November 26, 2005

Dennis Dale on Hip-Hop and France

Dennis Dale's Untethered blog offers an important analysis of rap music in the context of discussing its influence on the French riots.

Hip hop has its roots in African traditions of rhythmic chanting to extol the virtues of one’s self or clan above ones rivals. While this tradition has meandered along beneath the surface of the remarkable progress of African American music and was kept alive as an oral tradition, it would wait to become rap as part of the revolutionary DJ culture to spring up in the creative void left by disco’s exhaustion. Highly inventive DJs innovating the techniques which infuse popular music today, such as extended breaks, sampling, and scratching, and the nascent MCs who would improvise a rap over these extended breaks, would forge pop music’s most powerful genre since rock and roll.

Having come of age in the post sixties environment, hip hop was politicized early on, with some of its most renowned acts, such as Public Enemy, Nas, and KRS-1 invoking standard political boilerplate and cliche in their lyrics. Yet for all the political freight loaded onto it, rap remains a defiantly narcissistic art form primarily for young men to extol their sexual prowess and physical bravery, not very different from that early tribal chant. Rap is rebellion, no doubt about it. But what it rebels against isn’t a racist culture; what it rebels against is socialization—its stultifying, civilizing nature; what it seeks to replace it with is a clan-based ethos ruled by the physically strongest, cruelest, and most daring.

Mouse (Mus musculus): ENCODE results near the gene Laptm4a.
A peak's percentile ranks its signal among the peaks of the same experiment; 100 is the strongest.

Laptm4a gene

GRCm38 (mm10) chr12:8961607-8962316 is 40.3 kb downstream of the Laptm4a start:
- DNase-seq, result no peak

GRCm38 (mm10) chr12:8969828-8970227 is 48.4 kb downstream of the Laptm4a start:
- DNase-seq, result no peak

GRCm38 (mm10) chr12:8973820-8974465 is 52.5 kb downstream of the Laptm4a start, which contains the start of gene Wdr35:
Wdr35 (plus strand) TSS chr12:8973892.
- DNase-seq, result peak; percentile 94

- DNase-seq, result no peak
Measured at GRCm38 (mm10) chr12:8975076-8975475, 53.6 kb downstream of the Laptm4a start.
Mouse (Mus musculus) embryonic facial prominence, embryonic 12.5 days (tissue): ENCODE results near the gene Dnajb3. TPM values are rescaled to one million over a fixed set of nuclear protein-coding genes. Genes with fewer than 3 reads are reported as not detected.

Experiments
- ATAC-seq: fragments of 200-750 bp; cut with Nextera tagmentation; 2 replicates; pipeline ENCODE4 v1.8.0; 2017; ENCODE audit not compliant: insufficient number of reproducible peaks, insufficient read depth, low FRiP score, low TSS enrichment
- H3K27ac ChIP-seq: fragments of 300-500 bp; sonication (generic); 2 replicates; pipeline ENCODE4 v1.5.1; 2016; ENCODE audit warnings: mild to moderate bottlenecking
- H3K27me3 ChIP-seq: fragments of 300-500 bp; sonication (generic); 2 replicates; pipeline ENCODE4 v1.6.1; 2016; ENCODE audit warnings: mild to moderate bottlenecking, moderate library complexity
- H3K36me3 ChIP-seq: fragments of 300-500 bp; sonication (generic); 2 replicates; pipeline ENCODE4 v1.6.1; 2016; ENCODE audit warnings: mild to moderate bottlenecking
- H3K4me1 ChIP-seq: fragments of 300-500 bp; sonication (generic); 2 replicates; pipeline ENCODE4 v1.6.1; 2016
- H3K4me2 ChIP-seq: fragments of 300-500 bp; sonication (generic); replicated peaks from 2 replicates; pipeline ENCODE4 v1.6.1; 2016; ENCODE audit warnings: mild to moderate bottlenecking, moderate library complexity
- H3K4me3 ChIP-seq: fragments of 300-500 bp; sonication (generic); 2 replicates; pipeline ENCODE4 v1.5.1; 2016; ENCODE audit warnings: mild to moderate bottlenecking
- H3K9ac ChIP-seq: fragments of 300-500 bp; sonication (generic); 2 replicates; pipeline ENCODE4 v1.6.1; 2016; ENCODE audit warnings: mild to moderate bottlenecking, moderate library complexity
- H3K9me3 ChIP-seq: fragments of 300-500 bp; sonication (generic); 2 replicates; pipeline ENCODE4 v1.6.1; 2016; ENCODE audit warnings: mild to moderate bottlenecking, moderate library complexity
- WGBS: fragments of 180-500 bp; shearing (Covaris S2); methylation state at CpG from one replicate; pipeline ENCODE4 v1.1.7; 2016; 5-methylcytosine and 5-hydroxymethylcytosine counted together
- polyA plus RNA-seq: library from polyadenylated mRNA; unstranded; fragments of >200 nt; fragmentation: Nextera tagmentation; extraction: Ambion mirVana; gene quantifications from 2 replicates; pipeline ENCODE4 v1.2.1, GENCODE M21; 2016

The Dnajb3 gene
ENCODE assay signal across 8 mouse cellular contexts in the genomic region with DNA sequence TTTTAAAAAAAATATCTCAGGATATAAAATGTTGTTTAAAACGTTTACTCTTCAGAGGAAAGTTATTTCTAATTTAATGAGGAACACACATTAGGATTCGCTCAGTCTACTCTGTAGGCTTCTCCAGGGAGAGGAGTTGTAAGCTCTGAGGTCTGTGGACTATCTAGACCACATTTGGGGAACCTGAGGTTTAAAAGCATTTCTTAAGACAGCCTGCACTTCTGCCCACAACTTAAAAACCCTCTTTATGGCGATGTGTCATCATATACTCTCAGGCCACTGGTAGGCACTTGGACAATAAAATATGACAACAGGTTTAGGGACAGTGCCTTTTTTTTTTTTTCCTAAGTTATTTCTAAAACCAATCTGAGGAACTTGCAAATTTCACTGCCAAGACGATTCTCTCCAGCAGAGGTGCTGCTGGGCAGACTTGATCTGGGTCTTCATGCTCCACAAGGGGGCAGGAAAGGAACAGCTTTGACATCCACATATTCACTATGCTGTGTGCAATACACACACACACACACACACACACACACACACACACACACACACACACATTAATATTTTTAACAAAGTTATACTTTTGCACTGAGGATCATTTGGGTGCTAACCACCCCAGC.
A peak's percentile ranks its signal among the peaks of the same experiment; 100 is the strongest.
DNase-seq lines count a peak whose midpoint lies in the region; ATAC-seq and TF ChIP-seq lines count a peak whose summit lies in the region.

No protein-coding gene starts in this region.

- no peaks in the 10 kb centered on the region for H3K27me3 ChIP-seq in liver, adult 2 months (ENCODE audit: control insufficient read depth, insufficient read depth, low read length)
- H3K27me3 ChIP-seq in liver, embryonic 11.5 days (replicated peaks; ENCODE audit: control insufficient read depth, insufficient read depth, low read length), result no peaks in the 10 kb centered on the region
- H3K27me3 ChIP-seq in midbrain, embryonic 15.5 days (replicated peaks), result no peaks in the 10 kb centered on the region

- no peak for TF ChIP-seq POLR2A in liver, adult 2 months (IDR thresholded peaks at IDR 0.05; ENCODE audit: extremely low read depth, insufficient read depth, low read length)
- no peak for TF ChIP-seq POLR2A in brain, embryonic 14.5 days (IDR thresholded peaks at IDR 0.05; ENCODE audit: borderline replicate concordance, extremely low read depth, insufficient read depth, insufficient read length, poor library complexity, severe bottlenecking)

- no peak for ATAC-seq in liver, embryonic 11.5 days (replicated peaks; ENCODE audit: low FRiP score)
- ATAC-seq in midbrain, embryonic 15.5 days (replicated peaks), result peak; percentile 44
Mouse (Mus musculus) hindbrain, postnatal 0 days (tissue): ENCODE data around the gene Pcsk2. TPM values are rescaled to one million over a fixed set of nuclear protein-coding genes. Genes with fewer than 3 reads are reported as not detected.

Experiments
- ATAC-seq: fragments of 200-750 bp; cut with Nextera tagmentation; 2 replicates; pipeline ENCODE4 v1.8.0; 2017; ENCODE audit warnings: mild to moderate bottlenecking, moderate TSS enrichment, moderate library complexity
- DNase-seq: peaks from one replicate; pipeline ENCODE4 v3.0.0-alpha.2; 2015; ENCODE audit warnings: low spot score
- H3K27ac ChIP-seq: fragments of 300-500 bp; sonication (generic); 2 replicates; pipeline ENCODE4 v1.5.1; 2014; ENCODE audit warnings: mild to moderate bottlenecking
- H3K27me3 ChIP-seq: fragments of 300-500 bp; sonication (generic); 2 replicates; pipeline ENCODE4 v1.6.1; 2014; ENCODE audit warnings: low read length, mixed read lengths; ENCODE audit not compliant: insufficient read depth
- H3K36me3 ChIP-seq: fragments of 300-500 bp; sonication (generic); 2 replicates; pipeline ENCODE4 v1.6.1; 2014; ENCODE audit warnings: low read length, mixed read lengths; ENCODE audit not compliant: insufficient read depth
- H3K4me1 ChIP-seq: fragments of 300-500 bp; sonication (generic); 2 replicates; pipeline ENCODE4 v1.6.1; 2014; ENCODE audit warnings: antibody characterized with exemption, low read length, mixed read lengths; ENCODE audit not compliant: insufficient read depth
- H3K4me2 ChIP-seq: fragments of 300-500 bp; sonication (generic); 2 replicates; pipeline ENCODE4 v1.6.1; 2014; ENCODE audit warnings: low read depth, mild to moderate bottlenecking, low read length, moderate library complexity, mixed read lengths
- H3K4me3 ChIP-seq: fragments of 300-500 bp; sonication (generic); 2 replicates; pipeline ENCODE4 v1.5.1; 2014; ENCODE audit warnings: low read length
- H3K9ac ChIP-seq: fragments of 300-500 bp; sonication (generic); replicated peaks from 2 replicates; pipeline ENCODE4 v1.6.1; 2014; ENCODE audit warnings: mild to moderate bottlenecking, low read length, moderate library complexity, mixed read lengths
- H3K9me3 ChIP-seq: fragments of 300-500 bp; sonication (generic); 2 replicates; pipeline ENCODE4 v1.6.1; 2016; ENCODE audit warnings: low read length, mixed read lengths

It is, above all, a deeply atavistic reaction to modern, egalitarian, democratic society. It shares with fascism its disdain for democratic institutions; though unlike fascism, which would institute ethnic nationalism and central authority in place of democratic or republican rule, rap has no analysis beyond a vague disdain for all that is unfamiliar to the narrow credo of the ‘hood; no designs other than the rule of the streets, race against race, clan against clan. As a political movement, and thankfully it isn’t truly that, it would be something worse than fascism; it would have to be classified as reactionary primitivism.

What one isn’t allowed to notice is how strikingly similar hip hop culture is to African tribal culture. The tradition of men procreating with various women who are then left to raise the children; the raising up and adulation of strongmen rulers; the clannishness; the recognition of power as a value in its own right and the disdain of weakness; the emphasis on personal ornamentation; the superstition and prejudice against the unfamiliar; the impatience with logical rigor; these are defining values of both hip hop and African culture. They serve to keep Africans uneducated and impoverished both in the mother continent and in America, and they may be doing the same thing in Europe.

The irony of all this, and it’s a larger discussion for another time, is that the expression of these values through hip hop on the stage that American commerce and democracy create has produced a level of wealth and cultural power for African people everywhere that was previously unimaginable; all while rap’s lyrical content can seem like an endless droning on the subject of America’s inherent evil. Now we have the irony of the system paying young men to denounce the system. Self caricature is the only place to go at this point. [More]

And here's his tribute of sorts to the late Ol' Dirty Bastard of the Wu Tang Clan.

My published articles are archived at -- Steve Sailer

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